More than a hundred bird species are about to be renamed because their monikers have been deemed “offensive” and “exclusionary” by some due to their connection to the “racist” pasts of the people who the birds were named after.
The American Ornithological Society, an organization responsible for standardizing English bird names across the Americas, announced on Wednesday that dozens of birds in U.S. and Canada will be renamed because birds who were named in honor of people can be upsetting to some, The New York Times reported.
“There is power in a name, and some English bird names have associations with the past that continue to be exclusionary and harmful today,” Colleen Handel, the society’s president and a research wildlife biologist with the U.S. Geological Survey in Alaska, said.
“We need a much more inclusive and engaging scientific process that focuses attention on the unique features and beauty of the birds themselves,” she added. “Everyone who loves and cares about birds should be able to enjoy and study them freely—and birds need our help now more than ever.”
— New York Post (@nypost) November 1, 2023
“We’ve come to understand that there are certain names that have offensive or derogatory connotations that cause pain to people, and that it is important to change those, to remove those as barriers to their participation in the world of birds,” she continued, NPR noted.
Some of the birds who will be affected include such fine-feathered creatures as Gambel’s Quail, Lewis’ Woodpecker, Anna’s Hummingbird, Bullock’s Oriole, Bewick’s Wren, and many more, NPR noted.
The Audubon’s shearwater, who was named after the famous bird illustrator John James Audubon, will be among those renamed because Audobon was a slave owner who adamantly opposed abolition, the Times noted.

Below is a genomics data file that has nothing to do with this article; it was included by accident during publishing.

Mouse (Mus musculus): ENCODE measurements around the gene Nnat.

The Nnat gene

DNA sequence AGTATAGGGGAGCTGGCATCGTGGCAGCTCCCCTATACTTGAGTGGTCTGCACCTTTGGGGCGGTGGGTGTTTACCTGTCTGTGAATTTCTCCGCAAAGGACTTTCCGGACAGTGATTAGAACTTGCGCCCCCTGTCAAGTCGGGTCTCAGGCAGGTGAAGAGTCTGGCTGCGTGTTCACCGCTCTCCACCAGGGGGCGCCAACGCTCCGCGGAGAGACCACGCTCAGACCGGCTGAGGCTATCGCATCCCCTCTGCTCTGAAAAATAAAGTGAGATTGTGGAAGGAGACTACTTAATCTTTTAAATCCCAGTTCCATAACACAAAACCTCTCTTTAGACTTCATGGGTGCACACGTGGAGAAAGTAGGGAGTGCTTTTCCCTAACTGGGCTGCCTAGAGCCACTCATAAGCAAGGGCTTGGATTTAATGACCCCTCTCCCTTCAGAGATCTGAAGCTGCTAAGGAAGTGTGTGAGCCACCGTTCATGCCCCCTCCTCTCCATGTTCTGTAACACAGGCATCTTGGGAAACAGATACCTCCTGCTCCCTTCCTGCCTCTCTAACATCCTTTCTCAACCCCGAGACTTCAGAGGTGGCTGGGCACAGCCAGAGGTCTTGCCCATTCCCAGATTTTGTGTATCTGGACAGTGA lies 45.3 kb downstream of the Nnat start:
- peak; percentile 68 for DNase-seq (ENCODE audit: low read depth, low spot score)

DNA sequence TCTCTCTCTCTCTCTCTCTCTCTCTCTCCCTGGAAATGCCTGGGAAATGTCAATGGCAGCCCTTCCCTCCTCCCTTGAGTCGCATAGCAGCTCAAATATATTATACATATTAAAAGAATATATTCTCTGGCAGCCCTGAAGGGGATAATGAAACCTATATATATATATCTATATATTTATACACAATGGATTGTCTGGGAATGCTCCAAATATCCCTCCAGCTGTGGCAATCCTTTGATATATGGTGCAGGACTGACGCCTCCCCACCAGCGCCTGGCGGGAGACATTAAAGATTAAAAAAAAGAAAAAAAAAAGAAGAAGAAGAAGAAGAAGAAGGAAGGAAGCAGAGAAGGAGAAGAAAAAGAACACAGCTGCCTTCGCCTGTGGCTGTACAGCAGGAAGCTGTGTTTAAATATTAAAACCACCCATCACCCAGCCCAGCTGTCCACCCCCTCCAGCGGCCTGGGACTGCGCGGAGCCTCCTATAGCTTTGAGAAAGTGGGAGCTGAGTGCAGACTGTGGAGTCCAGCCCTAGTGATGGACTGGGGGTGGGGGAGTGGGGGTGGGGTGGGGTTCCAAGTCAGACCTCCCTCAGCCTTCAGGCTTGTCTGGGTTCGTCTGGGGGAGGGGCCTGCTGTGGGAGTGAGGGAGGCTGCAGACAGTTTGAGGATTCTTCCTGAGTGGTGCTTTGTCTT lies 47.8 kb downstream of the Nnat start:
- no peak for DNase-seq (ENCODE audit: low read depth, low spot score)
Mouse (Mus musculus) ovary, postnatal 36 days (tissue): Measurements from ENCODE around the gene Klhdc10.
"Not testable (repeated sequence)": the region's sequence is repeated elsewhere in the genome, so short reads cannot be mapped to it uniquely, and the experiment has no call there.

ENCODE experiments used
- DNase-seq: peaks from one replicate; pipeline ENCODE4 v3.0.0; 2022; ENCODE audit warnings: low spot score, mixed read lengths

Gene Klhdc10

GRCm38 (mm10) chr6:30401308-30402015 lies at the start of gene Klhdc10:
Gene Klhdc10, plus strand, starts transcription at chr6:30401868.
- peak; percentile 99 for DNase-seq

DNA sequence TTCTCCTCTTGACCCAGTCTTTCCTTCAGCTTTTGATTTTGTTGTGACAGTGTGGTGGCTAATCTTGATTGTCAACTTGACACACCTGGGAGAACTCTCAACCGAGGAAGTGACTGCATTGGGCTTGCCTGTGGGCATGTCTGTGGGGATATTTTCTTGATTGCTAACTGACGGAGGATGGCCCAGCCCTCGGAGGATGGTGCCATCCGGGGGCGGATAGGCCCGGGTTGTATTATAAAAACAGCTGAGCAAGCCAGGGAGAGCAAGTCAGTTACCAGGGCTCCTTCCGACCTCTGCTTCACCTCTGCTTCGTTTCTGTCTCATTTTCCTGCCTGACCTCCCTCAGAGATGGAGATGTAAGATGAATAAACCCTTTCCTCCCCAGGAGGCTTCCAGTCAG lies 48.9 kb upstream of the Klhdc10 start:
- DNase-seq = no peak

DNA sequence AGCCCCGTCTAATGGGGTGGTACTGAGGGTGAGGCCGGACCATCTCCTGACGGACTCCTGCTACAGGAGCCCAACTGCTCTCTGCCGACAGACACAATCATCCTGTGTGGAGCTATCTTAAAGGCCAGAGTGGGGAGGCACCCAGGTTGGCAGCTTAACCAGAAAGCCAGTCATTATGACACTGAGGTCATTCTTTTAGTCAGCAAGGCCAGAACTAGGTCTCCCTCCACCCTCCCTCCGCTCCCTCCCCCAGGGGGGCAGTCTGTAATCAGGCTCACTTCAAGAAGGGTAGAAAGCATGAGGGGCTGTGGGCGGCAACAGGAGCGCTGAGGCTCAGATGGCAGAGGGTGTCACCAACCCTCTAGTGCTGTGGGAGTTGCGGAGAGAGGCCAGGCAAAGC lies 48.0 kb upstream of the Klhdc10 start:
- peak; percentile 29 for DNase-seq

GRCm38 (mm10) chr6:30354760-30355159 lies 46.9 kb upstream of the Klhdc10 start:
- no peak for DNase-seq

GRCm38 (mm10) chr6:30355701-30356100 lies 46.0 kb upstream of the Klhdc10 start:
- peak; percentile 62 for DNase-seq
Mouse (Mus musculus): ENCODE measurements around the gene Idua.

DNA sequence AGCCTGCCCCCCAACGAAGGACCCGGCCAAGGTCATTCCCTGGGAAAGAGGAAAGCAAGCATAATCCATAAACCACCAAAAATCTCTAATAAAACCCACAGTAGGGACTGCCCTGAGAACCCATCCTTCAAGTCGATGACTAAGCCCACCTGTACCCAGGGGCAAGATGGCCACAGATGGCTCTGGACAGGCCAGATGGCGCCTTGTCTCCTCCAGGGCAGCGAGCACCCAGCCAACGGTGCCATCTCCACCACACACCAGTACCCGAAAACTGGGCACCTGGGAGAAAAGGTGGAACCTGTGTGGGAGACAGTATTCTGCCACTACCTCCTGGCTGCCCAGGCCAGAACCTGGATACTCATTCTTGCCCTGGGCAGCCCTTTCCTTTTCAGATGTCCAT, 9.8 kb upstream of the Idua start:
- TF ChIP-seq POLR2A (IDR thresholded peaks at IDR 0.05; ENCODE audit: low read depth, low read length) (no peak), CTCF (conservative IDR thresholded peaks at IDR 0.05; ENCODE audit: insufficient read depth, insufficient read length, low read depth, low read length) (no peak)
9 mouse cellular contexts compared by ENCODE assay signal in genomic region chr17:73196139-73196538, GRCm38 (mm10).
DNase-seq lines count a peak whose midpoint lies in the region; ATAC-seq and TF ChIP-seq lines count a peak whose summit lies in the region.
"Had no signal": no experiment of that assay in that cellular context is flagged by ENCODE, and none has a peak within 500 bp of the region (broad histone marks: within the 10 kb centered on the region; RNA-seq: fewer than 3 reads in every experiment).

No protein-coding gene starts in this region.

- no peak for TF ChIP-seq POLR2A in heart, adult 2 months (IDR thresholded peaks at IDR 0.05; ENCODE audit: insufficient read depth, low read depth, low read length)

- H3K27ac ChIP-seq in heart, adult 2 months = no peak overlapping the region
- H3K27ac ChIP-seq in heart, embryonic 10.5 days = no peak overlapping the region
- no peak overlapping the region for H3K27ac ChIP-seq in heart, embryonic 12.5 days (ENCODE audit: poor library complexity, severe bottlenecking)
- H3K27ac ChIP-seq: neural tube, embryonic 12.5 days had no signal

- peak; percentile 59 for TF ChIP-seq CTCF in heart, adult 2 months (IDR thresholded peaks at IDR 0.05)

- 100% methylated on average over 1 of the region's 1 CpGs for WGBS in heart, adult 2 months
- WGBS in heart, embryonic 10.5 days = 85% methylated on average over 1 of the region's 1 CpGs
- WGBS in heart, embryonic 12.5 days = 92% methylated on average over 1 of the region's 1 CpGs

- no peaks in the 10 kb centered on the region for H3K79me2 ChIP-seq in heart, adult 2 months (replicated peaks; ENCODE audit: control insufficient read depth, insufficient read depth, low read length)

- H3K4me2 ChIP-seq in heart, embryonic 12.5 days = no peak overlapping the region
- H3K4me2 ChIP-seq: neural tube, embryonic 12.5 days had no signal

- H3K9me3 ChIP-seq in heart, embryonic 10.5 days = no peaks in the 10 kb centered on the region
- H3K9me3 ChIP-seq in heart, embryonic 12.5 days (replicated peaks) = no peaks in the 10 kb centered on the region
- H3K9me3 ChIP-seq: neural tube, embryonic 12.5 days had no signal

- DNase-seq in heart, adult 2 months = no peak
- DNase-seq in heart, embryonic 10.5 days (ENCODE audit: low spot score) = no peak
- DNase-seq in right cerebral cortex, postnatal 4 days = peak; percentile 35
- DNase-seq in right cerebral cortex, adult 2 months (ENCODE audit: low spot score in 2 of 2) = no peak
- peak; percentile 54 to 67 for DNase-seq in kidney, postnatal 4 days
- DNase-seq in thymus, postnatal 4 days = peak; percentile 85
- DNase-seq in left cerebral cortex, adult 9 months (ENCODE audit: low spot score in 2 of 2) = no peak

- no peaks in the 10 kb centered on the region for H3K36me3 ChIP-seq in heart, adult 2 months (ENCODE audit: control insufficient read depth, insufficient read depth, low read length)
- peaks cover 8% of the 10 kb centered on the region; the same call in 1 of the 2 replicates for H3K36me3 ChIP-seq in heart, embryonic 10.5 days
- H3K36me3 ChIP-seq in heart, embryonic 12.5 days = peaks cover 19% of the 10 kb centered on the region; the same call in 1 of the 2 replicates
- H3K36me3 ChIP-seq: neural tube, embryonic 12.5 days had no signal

The Scott’s oriole will also get a new name because it was named after U.S. Civil War General Winfield Scott. Scott led a force of thousands who removed the Cherokee Indians from their land, as part of the Trail of Tears, PBS noted.
The move to change the birds’ names comes from birders who were upset about the connection to historical figures. In 2020, following the death of George Floyd, the organization received a petition from the Bird Names For Bird’s group, which pointed out that the names were “isolating and demeaning reminders of oppression, slavery and genocide.”
“We’re really doing this to address some historic wrongs,” Judith Scarl, the executive director of the American Ornithological Society, said, adding that the change “will engage even more people in enjoying and protecting and studying birds.”
The renaming of the birds is expected to begin next year, starting with 10 birds and eventually working to 70 to 80 bird species. The new birds’ names will based on their habitats or distinct features, NPR noted.